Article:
Xbox One's Kinect is "unnecessary" and "a joke," Molyneux says

"It would be unthinkable" if Microsoft did not one day offer a system without the camera, Fable designer Peter Molyneux says.


The Kinect camera is an "unnecessary" add-on for the Xbox One and overall its inclusion is a "joke," according to industry veteran and longtime former Microsoft employee Peter Molyneux.

"I actually wish Kinect wasn't a requirement," Molyneux, who now runs his own indie studio 22Cans, told Edge. "It feels like an unnecessary add-on to me. Maybe it's because we're in England, and it doesn't really use the TV stuff, but it feels more and more like a joke."

Molyneux also said that the Kinect camera itself can be finicky.

"My son and I sit there saying random things at it, and it doesn't work," he said. "[Microsoft] could cost-reduce it [by removing Kinect]. I'm sure they're going to release an Xbox One without Kinect. It would be unthinkable that they wouldn't."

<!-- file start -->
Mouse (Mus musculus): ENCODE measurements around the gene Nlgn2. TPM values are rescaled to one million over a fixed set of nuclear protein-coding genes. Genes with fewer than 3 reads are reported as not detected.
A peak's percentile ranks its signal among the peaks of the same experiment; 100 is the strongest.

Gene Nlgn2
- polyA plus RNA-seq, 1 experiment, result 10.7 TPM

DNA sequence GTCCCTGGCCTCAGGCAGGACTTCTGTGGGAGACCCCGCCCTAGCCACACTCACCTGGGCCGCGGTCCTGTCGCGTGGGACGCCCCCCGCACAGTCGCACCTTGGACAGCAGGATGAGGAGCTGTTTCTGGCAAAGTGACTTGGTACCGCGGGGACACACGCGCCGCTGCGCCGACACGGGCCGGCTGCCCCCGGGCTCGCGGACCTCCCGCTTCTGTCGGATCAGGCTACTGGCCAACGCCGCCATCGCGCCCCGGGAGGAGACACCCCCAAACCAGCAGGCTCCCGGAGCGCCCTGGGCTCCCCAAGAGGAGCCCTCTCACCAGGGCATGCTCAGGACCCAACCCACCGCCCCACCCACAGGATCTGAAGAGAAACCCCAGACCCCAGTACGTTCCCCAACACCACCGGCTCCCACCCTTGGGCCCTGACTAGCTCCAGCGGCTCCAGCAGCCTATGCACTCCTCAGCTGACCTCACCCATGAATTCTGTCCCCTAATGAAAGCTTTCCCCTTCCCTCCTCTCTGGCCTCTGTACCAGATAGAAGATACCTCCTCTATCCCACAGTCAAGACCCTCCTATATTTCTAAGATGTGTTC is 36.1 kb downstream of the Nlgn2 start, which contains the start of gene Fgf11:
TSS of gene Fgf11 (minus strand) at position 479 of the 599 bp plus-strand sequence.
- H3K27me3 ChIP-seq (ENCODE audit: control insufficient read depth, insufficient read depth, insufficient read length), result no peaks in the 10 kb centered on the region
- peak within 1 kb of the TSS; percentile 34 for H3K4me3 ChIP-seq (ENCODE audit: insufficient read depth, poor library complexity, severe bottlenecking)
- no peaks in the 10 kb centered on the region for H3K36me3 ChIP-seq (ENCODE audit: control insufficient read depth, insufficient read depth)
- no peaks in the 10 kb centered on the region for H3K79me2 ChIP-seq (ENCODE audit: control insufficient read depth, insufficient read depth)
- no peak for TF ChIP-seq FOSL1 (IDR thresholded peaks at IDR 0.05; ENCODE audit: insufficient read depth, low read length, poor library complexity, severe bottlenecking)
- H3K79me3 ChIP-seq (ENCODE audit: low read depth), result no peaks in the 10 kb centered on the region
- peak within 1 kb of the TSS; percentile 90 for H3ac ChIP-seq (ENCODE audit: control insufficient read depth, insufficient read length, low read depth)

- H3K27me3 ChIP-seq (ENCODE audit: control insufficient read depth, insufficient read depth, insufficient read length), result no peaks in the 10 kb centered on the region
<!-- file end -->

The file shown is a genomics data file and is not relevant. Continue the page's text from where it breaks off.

Molyneux's downtrodden outlook for the Kinect camera is somewhat of an about-face for the Fable creator. He was a strong supporter of the Kinect-enabled Project Milo prototype for Xbox 360 and didn't shy away from speaking optimistically about Kinect functionality for Fable: The Journey.

On Xbox 360, the Kinect camera was optional. But for the Xbox One, it's included with every system. Microsoft says this allows developers to create better games because they know Kinect will be there. It also is presumably the reason why the Xbox One carries a $100 premium over the PlayStation 4.

Microsoft has time and again said it has no plans to release the Xbox One without Kinect because the camera is "integral" to the complete package. Xbox executive Phil Harrison said last summer that in fact the Xbox One is Kinect. The two are fundamentally linked, he argues.

Also in Edge's feature, new Head of Xbox Phil Spencer said Microsoft is always looking for feedback from consumers, but dropping the Kinect requirement for Xbox One is "not the number one request for people." Instead, he says, it's 'Where are the great games?'"

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